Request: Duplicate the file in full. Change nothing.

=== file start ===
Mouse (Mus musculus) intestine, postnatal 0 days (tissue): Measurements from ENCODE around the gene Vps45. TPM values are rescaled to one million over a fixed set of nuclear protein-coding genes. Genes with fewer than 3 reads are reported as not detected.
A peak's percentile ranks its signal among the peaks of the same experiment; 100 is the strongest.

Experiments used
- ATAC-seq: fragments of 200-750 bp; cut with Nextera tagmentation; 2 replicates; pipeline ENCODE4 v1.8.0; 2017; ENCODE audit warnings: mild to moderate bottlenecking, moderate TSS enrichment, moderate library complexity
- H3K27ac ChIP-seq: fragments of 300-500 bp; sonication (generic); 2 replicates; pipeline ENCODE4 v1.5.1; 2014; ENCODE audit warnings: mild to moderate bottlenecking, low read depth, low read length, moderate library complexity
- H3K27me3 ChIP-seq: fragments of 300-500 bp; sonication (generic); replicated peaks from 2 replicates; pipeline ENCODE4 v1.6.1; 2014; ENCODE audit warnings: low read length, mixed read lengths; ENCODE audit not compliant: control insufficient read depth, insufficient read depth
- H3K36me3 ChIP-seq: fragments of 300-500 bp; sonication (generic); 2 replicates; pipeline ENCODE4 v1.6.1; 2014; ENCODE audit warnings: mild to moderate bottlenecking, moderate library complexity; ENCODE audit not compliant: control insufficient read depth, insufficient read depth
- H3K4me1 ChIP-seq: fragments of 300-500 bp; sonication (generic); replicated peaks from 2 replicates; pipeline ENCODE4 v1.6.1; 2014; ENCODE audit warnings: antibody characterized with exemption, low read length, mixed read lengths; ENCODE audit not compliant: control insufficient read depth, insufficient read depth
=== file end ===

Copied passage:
Mouse (Mus musculus) intestine, postnatal 0 days (tissue): Measurements from ENCODE around the gene Vps45. TPM values are rescaled to one million over a fixed set of nuclear protein-coding genes. Genes with fewer than 3 reads are reported as not detected.
A peak's percentile ranks its signal among the peaks of the same experiment; 100 is the strongest.

Experiments used
- ATAC-seq: fragments of 200-750 bp; cut with Nextera tagmentation; 2 replicates; pipeline ENCODE4 v1.8.0; 2017; ENCODE audit warnings: mild to moderate bottlenecking, moderate TSS enrichment, moderate library complexity
- H3K27ac ChIP-seq: fragments of 300-500 bp; sonication (generic); 2 replicates; pipeline ENCODE4 v1.5.1; 2014; ENCODE audit warnings: mild to moderate bottlenecking, low read depth, low read length, moderate library complexity
- H3K27me3 ChIP-seq: fragments of 300-500 bp; sonication (generic); replicated peaks from 2 replicates; pipeline ENCODE4 v1.6.1; 2014; ENCODE audit warnings: low read length, mixed read lengths; ENCODE audit not compliant: control insufficient read depth, insufficient read depth
- H3K36me3 ChIP-seq: fragments of 300-500 bp; sonication (generic); 2 replicates; pipeline ENCODE4 v1.6.1; 2014; ENCODE audit warnings: mild to moderate bottlenecking, moderate library complexity; ENCODE audit not compliant: control insufficient read depth, insufficient read depth
- H3K4me1 ChIP-seq: fragments of 300-500 bp; sonication (generic); replicated peaks from 2 replicates; pipeline ENCODE4 v1.6.1; 2014; ENCODE audit warnings: antibody characterized with exemption, low read length, mixed read lengths; ENCODE audit not compliant: control insufficient read depth, insufficient read depth